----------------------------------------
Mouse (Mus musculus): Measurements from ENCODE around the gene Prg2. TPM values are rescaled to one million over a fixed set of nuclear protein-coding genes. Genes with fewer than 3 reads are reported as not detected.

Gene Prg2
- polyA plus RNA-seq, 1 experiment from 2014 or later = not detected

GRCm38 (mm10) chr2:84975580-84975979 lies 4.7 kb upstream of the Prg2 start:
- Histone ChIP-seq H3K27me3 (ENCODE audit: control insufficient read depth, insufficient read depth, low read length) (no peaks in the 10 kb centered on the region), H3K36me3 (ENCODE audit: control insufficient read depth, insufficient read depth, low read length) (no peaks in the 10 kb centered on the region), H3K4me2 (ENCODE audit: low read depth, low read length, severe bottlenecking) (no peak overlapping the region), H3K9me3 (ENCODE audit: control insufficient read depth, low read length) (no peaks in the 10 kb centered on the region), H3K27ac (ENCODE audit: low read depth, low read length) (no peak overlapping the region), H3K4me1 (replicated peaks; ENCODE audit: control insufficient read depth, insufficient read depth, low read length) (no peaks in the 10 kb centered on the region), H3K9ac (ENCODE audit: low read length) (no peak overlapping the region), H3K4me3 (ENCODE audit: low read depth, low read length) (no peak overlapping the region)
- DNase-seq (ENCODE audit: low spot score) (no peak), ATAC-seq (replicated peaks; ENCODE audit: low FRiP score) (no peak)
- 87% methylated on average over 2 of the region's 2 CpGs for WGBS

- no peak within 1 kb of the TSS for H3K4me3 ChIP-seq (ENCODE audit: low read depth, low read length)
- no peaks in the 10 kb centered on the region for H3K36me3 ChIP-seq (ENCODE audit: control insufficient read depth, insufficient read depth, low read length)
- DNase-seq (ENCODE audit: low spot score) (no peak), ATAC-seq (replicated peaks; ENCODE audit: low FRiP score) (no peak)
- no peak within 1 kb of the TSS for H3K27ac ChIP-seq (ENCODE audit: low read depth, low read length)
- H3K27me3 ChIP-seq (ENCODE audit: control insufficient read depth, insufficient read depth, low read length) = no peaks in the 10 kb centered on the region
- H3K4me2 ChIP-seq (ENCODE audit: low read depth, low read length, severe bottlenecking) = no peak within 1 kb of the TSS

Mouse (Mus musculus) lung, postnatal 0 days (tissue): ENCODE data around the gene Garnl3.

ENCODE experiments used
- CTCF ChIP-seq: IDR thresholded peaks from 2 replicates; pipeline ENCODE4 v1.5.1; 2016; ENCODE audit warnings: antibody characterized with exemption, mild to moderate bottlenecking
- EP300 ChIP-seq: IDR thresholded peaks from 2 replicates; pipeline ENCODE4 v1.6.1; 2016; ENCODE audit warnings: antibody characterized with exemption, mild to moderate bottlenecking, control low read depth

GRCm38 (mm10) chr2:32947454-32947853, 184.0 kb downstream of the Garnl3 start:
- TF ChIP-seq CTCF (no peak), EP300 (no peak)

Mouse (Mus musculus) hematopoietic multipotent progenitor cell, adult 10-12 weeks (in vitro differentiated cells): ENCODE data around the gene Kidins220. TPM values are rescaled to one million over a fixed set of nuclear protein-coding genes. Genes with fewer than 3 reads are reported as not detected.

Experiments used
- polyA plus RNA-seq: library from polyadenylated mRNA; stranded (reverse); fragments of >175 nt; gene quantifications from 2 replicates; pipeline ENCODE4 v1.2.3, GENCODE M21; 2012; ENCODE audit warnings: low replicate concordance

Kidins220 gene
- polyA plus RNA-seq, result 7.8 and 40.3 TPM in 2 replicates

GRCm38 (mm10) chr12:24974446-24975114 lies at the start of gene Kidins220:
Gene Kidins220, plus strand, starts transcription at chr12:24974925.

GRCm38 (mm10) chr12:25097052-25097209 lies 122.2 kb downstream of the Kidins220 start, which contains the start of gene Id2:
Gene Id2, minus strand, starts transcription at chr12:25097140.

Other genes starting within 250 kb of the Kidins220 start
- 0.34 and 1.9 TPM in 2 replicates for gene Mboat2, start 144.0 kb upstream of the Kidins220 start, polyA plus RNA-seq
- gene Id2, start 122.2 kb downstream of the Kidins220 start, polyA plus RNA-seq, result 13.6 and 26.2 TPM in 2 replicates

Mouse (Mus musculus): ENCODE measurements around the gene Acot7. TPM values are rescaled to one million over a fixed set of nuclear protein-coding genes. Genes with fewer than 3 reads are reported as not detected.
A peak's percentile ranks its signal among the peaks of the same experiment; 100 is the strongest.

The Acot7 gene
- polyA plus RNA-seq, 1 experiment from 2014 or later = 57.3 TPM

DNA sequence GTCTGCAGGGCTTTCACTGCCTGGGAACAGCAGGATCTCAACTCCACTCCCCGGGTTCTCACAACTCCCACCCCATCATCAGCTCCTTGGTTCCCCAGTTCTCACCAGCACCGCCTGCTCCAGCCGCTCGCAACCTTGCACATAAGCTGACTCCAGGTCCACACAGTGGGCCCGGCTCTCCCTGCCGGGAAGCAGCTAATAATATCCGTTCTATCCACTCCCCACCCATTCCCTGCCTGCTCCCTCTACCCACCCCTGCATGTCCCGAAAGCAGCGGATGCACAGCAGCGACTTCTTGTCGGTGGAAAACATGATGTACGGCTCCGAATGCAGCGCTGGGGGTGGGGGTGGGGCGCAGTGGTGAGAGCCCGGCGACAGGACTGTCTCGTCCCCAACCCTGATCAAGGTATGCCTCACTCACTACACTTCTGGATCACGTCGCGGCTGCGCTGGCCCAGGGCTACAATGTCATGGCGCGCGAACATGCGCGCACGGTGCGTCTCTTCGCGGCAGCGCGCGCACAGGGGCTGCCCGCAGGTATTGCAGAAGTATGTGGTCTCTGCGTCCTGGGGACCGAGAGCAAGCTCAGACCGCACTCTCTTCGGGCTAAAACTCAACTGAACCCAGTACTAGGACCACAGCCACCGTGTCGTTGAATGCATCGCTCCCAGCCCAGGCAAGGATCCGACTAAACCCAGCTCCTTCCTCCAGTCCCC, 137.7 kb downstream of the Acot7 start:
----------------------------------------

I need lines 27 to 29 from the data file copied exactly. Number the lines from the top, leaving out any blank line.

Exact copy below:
GRCm38 (mm10) chr12:25097052-25097209 lies 122.2 kb downstream of the Kidins220 start, which contains the start of gene Id2:
Gene Id2, minus strand, starts transcription at chr12:25097140.

Other genes starting within 250 kb of the Kidins220 start